(Guest Article) Boudica- The Avenging Queen

(Illustration of Boudica, courtesy of Irina Yakubin)


Boudica (also spelled Boudicca and Boadicea) was a tall, fierce woman, with long reddish hair, who ruled the Iceni tribe of East Anglia along with her husband, Prasutagus, during the Roman occupation of England. In what he must have considered an astute political gesture, Prasutagus named the Roman Emperor Nero co-heir to his lands, along with his two teenage daughters. Unfortunately, the Romans were not known for sharing, nor were they particularly advanced on the matter of gender equality.

When Prasutagus died, the Roman Governor of the region, Suetonius Paulinus, raided the land. When Boudica protested, she was flogged and forced to watch the rape of her two daughters.  Understandably angry, Boudica rallied the neighboring tribes into an all-out rebellion against Roman rule. The ancient Brits have had women in power for generations, and the Romans had abused many of the locals in the area. So when Boudica set out to raise a following, she amassed an army. The rebels razed several cities, including modern day London and Colchester, in an attempt to expel the Romans from Britannia.

Governor Suetonius led several unsuccessful campaigns against Boudica, whose army was so fierce that one Roman legion turned and ran from battle. After multiple defeats, the Romans retreated to the safety of the Roman military zone, where a final battle saw many casualties on both sides and resulted in a Roman victory.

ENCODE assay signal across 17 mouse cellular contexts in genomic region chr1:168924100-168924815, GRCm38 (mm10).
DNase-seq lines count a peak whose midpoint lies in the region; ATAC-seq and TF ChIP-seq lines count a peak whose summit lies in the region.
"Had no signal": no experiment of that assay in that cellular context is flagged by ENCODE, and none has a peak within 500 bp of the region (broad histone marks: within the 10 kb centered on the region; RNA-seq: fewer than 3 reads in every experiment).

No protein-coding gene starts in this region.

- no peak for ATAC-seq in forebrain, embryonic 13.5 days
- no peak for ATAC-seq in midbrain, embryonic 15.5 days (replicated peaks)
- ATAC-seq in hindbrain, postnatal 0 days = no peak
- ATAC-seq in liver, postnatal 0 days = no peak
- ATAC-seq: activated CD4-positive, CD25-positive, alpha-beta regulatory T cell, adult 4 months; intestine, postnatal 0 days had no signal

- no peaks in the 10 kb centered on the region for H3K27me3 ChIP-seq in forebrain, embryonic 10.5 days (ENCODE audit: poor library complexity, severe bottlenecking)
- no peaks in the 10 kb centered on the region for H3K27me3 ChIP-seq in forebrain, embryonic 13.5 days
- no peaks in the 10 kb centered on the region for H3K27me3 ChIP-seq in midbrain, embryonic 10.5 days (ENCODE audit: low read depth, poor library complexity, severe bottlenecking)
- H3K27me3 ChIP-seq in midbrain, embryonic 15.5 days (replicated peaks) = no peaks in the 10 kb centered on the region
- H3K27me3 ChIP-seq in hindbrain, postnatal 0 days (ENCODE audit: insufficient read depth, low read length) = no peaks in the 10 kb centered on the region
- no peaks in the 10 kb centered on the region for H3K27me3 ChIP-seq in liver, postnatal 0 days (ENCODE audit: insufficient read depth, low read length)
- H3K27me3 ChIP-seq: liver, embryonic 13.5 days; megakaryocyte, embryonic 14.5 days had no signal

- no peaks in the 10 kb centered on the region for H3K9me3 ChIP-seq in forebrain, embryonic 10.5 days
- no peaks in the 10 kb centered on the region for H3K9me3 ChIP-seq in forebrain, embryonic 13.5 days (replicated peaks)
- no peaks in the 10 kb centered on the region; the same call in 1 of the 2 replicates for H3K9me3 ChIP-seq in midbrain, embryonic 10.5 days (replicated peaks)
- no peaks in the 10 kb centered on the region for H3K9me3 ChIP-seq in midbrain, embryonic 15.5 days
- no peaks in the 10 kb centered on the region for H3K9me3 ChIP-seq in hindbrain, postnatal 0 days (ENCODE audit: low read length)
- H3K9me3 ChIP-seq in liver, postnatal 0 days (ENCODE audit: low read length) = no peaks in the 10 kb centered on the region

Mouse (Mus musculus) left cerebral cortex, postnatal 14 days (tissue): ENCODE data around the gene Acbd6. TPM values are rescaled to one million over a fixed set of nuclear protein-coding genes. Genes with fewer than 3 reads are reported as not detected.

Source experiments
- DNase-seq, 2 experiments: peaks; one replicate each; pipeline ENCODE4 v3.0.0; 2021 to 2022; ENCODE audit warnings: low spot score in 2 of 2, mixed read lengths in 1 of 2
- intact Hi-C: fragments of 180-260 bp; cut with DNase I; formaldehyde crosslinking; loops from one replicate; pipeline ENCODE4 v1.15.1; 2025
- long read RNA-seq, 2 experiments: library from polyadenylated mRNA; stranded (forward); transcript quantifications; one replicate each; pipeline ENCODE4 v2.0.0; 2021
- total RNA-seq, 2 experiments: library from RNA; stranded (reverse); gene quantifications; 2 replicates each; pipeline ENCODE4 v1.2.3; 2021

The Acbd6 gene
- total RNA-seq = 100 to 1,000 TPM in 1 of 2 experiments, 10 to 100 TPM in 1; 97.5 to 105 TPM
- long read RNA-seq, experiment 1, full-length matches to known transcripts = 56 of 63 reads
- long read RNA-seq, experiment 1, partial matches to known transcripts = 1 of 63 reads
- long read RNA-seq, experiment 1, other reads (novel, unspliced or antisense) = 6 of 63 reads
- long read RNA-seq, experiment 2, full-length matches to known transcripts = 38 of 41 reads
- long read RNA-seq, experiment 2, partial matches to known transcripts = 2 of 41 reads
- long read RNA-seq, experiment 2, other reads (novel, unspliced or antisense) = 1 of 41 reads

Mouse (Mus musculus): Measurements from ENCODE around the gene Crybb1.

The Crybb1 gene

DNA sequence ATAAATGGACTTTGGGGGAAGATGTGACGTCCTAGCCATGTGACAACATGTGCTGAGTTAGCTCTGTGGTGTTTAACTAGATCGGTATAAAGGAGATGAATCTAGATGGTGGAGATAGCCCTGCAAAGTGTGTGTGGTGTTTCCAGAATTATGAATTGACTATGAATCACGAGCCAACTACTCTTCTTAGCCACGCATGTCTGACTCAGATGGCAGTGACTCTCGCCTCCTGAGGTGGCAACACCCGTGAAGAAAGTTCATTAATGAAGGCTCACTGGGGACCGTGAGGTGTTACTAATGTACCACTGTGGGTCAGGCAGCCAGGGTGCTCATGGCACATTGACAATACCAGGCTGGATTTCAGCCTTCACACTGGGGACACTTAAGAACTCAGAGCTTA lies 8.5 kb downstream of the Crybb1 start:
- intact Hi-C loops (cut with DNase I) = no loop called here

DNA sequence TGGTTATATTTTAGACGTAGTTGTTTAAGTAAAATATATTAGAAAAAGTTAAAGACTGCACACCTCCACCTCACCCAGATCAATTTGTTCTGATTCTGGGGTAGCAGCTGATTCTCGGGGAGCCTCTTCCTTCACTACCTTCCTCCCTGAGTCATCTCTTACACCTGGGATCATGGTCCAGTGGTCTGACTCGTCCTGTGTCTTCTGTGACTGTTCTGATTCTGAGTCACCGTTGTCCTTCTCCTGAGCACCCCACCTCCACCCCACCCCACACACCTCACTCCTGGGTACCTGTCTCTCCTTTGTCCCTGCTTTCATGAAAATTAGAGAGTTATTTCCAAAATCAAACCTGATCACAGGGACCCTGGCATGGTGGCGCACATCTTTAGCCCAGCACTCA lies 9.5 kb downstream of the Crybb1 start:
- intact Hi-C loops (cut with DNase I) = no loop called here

It is important to note the accounts of the battle do come from Roman sources, which held quite a bit of bias against the Iceni Queen. However, it is known that Boudica and her daughters actively rallied the men to battle and that Boudica was a skilled warrior and commander. After her army was defeated, Boudica took poison to avoid being captured.

A National Hero?

Some scholars regard Boudica as a British national hero because she fought for the freedom of Britons from Roman occupation. Others, however, condemn the warrior queen for killing innocent people who were under Roman rule. It is important to remember, however, that Boudica lived in a time when such casualties of war were regrettable, but also acceptable and expected. Regardless of whether or not Boudica was a hero, she was certainly one tough warrior queen.

Written by Irina Yakubin


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